O’Connor returned to Australia from the Sale Sharks in 2019, signing a two and a half year contract with Australian Rugby and Queensland Reds, having not played for the Wallabies since 2013.
While O’Connor is looking to join the Chiefs next year, he is looking to continue representing the Wallabies after impressing under Dave Rennie this season.
Last September Rugby Australia announced that two players signed to overseas clubs who do not meet the 60-cap threshold and seven years of service under ‘Giteau Law’ could be selected for the Wallabies.
The Herald understands that O’Connor met Rennie on Friday to convey his desire to join the Chiefs and will then try to negotiate an exit from his Reds contract.
The move is therefore considered a 50/50 prospect, with no guarantee Australian Rugby will agree to its exit request. No decisions are expected before next week, with New Zealand Rugby giving the Chiefs extra time to finish their squad.
O’Connor has voiced several All Blacks about the potential to play at Super Rugby Aotearoa next year and believes the experience will greatly benefit his game.
The 30-year-old man’s parents are New Zealanders, and he holds a Kiwi passport after spending the early stages of his life here, so he views the possibility of moving to Chief as a kind of return.
After losing former All Blacks playmaker Aaron Cruden to Japan, the Chiefs have the first five-eighths Bryn Gatland and Kaleb Trask in their books for 2021.
Damian McKenzie, used mostly as a full-back by the Chiefs, could also take 10th if needed, but the prospect of securing an experienced figure like O’Connor, who can cover any defensive position outside of midfield, is a Hamilton-based possibility. franchising has soared.
O’Connor has long been extremely talented but off-field incidents disrupted his early career, culminating in a game-shattered exit from Australian rugby.
He was the second youngest to make his debut for the Wallabies in 2008, and the youngest to play Super Rugby at 17 when he came off the bench for the Western Force against the Reds that same year.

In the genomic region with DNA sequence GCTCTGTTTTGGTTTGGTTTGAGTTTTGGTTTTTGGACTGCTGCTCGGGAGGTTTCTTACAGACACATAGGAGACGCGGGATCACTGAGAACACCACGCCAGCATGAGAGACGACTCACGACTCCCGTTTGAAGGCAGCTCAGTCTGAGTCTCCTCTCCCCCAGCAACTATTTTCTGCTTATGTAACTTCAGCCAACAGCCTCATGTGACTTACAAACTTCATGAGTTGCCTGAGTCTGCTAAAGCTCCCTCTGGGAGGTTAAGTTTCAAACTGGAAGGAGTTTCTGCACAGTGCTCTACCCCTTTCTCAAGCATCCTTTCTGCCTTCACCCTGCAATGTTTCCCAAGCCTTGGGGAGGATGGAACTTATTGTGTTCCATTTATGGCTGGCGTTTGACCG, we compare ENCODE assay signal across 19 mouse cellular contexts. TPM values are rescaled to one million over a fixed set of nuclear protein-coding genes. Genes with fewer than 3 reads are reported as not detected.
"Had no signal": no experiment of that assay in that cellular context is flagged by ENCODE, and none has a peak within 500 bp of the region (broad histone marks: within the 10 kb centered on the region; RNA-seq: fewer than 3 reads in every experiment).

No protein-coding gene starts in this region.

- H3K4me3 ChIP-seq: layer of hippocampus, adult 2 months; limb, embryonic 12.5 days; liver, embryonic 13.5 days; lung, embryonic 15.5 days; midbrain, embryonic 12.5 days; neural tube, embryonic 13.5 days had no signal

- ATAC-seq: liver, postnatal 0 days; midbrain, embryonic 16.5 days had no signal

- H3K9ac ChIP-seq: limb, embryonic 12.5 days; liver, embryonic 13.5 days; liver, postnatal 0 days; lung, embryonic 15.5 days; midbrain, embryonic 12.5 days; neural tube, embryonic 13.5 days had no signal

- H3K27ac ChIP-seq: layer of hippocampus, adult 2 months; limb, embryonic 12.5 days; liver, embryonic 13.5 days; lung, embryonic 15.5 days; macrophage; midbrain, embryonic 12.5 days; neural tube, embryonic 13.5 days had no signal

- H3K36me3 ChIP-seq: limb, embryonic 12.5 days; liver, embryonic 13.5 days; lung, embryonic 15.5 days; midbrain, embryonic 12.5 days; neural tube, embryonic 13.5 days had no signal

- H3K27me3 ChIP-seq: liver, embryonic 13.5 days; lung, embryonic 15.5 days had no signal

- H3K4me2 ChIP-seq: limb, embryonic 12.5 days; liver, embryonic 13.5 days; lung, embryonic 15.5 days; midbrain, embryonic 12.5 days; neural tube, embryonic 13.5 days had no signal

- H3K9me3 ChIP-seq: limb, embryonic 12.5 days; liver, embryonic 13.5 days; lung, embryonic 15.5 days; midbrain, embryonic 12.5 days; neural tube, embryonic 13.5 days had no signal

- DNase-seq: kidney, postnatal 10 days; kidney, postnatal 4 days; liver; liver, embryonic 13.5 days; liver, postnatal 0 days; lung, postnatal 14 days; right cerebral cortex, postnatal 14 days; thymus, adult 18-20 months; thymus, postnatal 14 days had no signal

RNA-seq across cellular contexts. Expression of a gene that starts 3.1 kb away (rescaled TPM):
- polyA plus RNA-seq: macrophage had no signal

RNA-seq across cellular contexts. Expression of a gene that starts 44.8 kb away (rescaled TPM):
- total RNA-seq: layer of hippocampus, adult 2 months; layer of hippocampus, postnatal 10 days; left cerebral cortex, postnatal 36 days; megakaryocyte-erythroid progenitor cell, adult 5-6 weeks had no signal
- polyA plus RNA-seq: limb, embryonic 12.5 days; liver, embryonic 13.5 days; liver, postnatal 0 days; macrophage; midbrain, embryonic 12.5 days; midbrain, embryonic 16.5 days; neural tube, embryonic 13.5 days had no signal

O’Connor has since represented six professional clubs in England, France and Australia, but confirmed his reformed ways with the influential 2020 campaign in which he helped guide the Reds to the AU Super Rugby final.
He went on to impress in the Bledisloe Cup opening draw against the All Blacks in Wellington from the first five, and after being sidelined for three games through injury, he returned for the Tri Nations final match as Rennie’s No 10 first choice.
The Chiefs are not alone in chasing foreign players to finish their 2021 roster.
Last week the Herald revealed the Blues were looking to sign Pumas midfielder Santiago Chocobares as the last member of their squad, although visa issues related to Covid-19 are believed to complicate the pursuit.
The Highlanders also secured Japan’s 8th place ranking Kazuki Himeno, one of the best players at last year’s World Cup. Last season South African wing Kobus van Wyk made eight appearances for the Hurricanes.
The New Zealand Super Rugby Squad is limited to a maximum of three foreign players, with one of the venues dedicated to Pacific Island players.
Weak spots: Char Bagh Gardens of Paradise in Hamilton Gardens. Photo / Michelle Langstone
Michelle Langstone traveled through Waikato from the mainland ahead of time to the future city of New Zealand
The fog had blanketed the trees atop Maungatautari when we arrived in the morning. The weather forecast promised rain, and the gray sky made the green of the trees almost electric, so bright. Mount Maungatautari Sanctuary is an “island” nature reserve on the mainland, and New Zealand’s largest fenced conservation project, located in Waikato. The fence stretches like a ribbon for 47 km around the reserve, and from a distance, looks like an aerial shot of dinosaur territory in Jurassic Park. The sanctuary is home to many native birds, including kiwi, takahē and kōkako, and runs a breeding program in an effort to increase population size and increase biodiversity. You can also find giant weta, tuatara, and North Island long-tailed bats in Sanctuary Mountain. About two hours’ drive from Auckland, this is a jewel in our conservation crown, and in a few years, if an anti-predator fence can be protected from climbing parrots, it could become home to a kākāpō population, for the first time. Endangered birds have existed on the North Island since the 1930s.